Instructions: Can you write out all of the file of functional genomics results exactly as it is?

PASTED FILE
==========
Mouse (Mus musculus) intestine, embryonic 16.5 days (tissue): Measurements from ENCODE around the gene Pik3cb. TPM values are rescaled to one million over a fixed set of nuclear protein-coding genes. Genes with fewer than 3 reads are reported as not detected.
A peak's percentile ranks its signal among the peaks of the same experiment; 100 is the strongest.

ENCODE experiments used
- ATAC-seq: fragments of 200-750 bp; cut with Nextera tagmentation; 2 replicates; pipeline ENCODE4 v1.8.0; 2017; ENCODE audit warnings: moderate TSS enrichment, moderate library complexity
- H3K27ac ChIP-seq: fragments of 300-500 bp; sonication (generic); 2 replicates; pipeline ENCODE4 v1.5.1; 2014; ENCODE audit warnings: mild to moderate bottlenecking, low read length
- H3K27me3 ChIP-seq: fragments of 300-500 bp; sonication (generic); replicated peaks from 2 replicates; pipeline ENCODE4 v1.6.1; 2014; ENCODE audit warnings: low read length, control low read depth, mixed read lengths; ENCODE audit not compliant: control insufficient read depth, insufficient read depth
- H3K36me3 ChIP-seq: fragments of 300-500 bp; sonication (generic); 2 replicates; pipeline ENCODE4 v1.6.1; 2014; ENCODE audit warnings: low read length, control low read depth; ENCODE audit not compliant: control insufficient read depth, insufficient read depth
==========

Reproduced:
Mouse (Mus musculus) intestine, embryonic 16.5 days (tissue): Measurements from ENCODE around the gene Pik3cb. TPM values are rescaled to one million over a fixed set of nuclear protein-coding genes. Genes with fewer than 3 reads are reported as not detected.
A peak's percentile ranks its signal among the peaks of the same experiment; 100 is the strongest.

ENCODE experiments used
- ATAC-seq: fragments of 200-750 bp; cut with Nextera tagmentation; 2 replicates; pipeline ENCODE4 v1.8.0; 2017; ENCODE audit warnings: moderate TSS enrichment, moderate library complexity
- H3K27ac ChIP-seq: fragments of 300-500 bp; sonication (generic); 2 replicates; pipeline ENCODE4 v1.5.1; 2014; ENCODE audit warnings: mild to moderate bottlenecking, low read length
- H3K27me3 ChIP-seq: fragments of 300-500 bp; sonication (generic); replicated peaks from 2 replicates; pipeline ENCODE4 v1.6.1; 2014; ENCODE audit warnings: low read length, control low read depth, mixed read lengths; ENCODE audit not compliant: control insufficient read depth, insufficient read depth
- H3K36me3 ChIP-seq: fragments of 300-500 bp; sonication (generic); 2 replicates; pipeline ENCODE4 v1.6.1; 2014; ENCODE audit warnings: low read length, control low read depth; ENCODE audit not compliant: control insufficient read depth, insufficient read depth